APG engages South Korean lawmakers on right to file advisory proposals

Dutch investment giant says ambitious policy engagement could have ‘enormous’ impact on the market.

Dutch investment giant APG has begun what it describes as an “ambitious policy engagement” with South Korean lawmakers on giving shareholders the right to file non-binding proposals.  

Yoo-Kyung Park, APG’s head of APAC responsible investment and governance, told Responsible Investor that the €627 billion fund officially started engaging with South Korea’s legislature, the National Assembly of Korea, in May. 

She added that APG plans to expand its engagement efforts to South Korea’s Ministry of Justice and the country’s financial regulators and companies.  

Shareholders in South Korean firms can currently submit binding proposals which, if passed with the required super-majority, can force a company to amend its articles of incorporation to accommodate their request.

“This means a simple ESG ask must go through an unnecessarily complicated process,” Park said, adding that it also makes the process more adversarial than it needs to be.  

“From the corporate’s perspective, the regulations around shareholder proposals are very restrictive: once a shareholder proposal is submitted and the company does not agree with the suggested agenda, the board must table them as shareholder agenda, which immediately create unnecessarily escalated tension between the company and the shareholder, leaving little scope for compromise among them. This is not healthy.” 

APG want South Korean lawmakers to amend the country’s commercial law so that shareholders can file proposals on an advisory basis, leaving the company to ultimately decide whether to accept them or not.

The investor kick-started its efforts in May at a seminar hosted by members of the National Assembly of Korea where APG “strongly advocated” for the need to amend the law, Park said.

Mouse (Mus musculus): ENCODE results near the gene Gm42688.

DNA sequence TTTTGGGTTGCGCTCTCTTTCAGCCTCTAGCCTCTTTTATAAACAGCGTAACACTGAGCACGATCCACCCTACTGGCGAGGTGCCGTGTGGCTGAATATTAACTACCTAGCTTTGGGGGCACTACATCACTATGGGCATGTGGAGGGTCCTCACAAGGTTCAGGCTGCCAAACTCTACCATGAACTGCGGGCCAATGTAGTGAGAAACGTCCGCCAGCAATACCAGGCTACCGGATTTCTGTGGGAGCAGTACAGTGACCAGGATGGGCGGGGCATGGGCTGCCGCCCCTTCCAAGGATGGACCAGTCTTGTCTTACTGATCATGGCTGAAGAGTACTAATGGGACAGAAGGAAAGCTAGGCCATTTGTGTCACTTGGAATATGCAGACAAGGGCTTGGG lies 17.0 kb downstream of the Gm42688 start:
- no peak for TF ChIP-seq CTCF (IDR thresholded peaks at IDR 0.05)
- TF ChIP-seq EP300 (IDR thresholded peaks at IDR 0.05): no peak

She described the effort as “an ambitious policy engagement”, but added that the potential impact on the market could be “enormous”. 

The reaction to the idea has been “mixed” so far, Park told RI. Both companies and regulators are concerned about the potential that firms will be hit with a deluge of proposals at their annual general meetings, some of which might be malicious. Park said that such fears are “exaggerated” in APG’s view. 

APG has been engaging with South Korean firms, including Samsung, Hyundai Steel and Posco Chemical, as part of its Climate Focus 10 programme, through which the investor aims to engage with the 10 largest emitters in different Asian markets, with the goal of driving down their emissions.   

This proxy season, APG also co-filed a climate lobbying proposal at Toyota, calling on the Japanese carmaker to annually review the impact of its policy advocacy efforts and its alignment with the Paris Climate Agreement. 

It drew the support of 15 percent of shareholders last month. Like in South Korea, had it reached the supermajority threshold, Toyota would have been forced to amend its articles of association.  

APG’s director, responsible investment and governance, Sara Lee told RI that it doesn’t want to use changing of articles as a “standard approach, [not least] because shareholders often vote against changing articles of corporations automatically”.